75% say deficit Super Committee negotiations are “doo doo”

Deficit “Super Committee”

That’s my term.  The actual words are, “ridiculous, disgusting, stupid, frustrating, childish, and a joke,” according to the Christian Science Monitor.  Just recently NY Sen. Charles Schumer (D) said the committee would fail due to the refusal by Republicans to consider tax increases.  And if that happens, the prediction is that the approval of Congress will drop to yet another low from the current 13 percent.  Only 21 percent of Americans think the panel will accomplish its goal.

The clock is ticking with the deadline Wednesday for a decision by the group of 6 Democrats and 6 Republicans.  The Economist reports the GOP has offered a paltry attempt at a revenue increase consisting of fees, sales and a host of creative ploys, including closing some tax loopholes on charitable deductions and mortgages on a second home.  But the kiss of death comes in the form of making permanent George W. Bush’s tax cuts as well as lowering the top tax rate from 35 percent to 28 percent, a definite no-no for Democrats.
So, in effect, Republicans have made a mockery of an offer they hope will make them look like they are cooperating in the face of the American public, when all they are hoping for is for the Dems to turn it down so the GOP can use that in 2012.  Pathetic.  Of course there is the slim possibility the GOP is waiting for a counter offer by the left, but not likely since Democrats are adamant they want “real” tax revenue increases in return for cuts to entitlements.
The official deadline to reach the minimum $1.2 trillion cut is Wednesday, but before that date the congressional Budget Office was supposed to evaluate the fiscal impact of the plan.  The latest news as this was being written was that Democrats had rejected the latest proposal from Republicans that would curb deficits by $545 billion over the next decade.  The Dems termed it just “halfway” because there was only $3 billion in tax revenue.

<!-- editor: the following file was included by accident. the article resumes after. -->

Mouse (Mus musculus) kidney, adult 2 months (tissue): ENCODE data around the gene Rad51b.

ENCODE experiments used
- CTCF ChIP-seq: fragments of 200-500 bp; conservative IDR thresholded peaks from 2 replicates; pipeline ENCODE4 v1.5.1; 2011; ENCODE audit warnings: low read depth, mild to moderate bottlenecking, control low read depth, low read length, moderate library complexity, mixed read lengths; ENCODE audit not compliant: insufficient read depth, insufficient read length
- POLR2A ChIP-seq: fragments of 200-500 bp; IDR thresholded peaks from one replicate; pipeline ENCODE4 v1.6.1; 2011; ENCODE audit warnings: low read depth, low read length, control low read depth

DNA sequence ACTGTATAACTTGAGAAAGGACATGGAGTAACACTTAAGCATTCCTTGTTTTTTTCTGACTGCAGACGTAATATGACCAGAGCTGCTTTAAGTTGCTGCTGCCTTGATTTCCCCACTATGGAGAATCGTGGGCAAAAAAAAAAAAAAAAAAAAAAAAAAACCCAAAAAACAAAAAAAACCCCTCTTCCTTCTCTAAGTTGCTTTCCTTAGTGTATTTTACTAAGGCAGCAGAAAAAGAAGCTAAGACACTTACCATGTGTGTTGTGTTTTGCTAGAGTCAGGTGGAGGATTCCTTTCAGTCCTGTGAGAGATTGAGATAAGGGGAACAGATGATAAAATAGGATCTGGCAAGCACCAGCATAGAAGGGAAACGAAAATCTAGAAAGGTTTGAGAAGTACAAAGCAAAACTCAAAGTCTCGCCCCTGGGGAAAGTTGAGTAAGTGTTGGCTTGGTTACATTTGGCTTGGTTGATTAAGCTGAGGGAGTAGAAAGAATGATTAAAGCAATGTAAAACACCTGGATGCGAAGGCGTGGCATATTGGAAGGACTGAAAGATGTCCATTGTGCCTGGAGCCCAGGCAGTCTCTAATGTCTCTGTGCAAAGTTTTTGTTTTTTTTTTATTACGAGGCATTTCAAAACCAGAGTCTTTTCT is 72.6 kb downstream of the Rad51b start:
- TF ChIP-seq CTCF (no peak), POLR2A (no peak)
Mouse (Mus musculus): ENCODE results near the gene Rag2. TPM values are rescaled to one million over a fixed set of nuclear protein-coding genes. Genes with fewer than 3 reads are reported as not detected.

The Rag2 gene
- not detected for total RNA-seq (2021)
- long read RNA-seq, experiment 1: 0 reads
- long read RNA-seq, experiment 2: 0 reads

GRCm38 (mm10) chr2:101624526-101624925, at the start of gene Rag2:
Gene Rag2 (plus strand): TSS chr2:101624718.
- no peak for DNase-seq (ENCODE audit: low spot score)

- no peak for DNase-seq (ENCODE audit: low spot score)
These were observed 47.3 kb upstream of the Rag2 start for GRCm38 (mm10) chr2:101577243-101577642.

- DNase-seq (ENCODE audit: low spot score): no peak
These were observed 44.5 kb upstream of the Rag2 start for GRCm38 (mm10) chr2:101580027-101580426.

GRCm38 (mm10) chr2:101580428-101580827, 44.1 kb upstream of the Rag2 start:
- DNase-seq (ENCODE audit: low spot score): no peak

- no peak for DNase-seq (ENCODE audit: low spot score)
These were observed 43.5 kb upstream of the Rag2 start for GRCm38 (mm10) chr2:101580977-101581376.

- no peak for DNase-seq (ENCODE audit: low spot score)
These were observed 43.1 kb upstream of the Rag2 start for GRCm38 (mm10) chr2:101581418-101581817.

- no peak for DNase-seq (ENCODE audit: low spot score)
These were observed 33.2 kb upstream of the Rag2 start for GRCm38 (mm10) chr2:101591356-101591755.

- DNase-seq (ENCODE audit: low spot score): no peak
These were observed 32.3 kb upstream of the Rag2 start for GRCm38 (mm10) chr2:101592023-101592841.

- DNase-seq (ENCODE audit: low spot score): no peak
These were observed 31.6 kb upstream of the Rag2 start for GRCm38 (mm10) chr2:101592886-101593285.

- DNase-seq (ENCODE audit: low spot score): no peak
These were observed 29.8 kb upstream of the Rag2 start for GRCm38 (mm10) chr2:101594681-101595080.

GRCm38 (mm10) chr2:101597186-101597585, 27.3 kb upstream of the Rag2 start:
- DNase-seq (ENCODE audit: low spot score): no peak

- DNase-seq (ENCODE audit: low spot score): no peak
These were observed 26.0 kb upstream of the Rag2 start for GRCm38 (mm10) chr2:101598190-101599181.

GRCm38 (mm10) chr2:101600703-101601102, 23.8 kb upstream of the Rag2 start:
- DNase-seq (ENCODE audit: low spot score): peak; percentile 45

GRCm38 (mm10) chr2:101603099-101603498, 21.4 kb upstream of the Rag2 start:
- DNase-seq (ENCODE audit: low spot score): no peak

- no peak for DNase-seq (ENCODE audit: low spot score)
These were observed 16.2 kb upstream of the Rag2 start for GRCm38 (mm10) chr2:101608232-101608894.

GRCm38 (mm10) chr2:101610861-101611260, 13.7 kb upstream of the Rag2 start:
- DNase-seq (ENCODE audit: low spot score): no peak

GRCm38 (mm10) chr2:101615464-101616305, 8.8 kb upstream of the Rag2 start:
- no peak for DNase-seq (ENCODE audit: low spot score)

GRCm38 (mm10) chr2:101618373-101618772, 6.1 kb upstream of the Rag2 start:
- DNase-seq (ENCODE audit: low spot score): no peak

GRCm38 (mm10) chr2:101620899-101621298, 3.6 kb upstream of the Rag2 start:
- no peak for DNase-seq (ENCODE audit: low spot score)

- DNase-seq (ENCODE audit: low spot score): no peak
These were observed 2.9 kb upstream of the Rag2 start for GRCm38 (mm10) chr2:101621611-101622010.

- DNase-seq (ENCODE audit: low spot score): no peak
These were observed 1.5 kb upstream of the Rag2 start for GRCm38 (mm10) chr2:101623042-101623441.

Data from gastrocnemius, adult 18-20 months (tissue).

What happened to the Millionaire’s tax that is backed by 75 percent of the American public?  One of the reasons for this is that the average big-business CEO pay is $9.6 million annually.  Another, 25 percent of millionaires are taxed less than the middle class.  If this 5.6 percent surtax on the super-rich were applied, it still would only put the top rate for the wealthy to approximately where it was during Clinton’s administration, when he turned record deficits into surpluses. 

If the committee doesn’t reach an agreement, there will be automatic cuts in defense and domestic spending starting in 2013.  It will also piss off an American electorate even further that will hopefully go for the jugular in 2012.  This kind of inability to negotiate for the benefit of the country in general is truly grounds for the concept that has been circulating for some time now.  Replace Congress!

Latest Developments: The deficit committee was reporting Sunday that negotiations have ended and the latest activity is trying to figure out just how to release this to the American public.





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